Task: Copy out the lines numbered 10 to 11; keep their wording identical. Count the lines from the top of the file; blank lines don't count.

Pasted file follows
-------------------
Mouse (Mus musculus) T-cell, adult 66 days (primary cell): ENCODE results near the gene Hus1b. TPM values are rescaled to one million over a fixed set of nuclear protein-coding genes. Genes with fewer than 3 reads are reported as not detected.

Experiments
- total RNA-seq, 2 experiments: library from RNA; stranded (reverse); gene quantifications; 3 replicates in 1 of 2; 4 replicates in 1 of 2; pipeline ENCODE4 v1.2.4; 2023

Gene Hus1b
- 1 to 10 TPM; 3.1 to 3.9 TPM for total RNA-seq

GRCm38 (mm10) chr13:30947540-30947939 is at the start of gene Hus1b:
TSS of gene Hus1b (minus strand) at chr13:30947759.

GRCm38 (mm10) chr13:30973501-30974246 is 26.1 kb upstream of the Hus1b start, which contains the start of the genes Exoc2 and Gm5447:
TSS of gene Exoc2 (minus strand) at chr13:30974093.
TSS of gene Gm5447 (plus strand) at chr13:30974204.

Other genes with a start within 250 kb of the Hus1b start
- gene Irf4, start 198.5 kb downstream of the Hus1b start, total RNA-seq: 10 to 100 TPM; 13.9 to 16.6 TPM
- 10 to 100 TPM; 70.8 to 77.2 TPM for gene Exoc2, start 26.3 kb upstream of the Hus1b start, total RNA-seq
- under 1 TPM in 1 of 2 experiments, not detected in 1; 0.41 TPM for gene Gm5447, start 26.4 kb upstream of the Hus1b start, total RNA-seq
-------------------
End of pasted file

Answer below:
TSS of gene Gm5447 (plus strand) at chr13:30974204.

Other genes with a start within 250 kb of the Hus1b start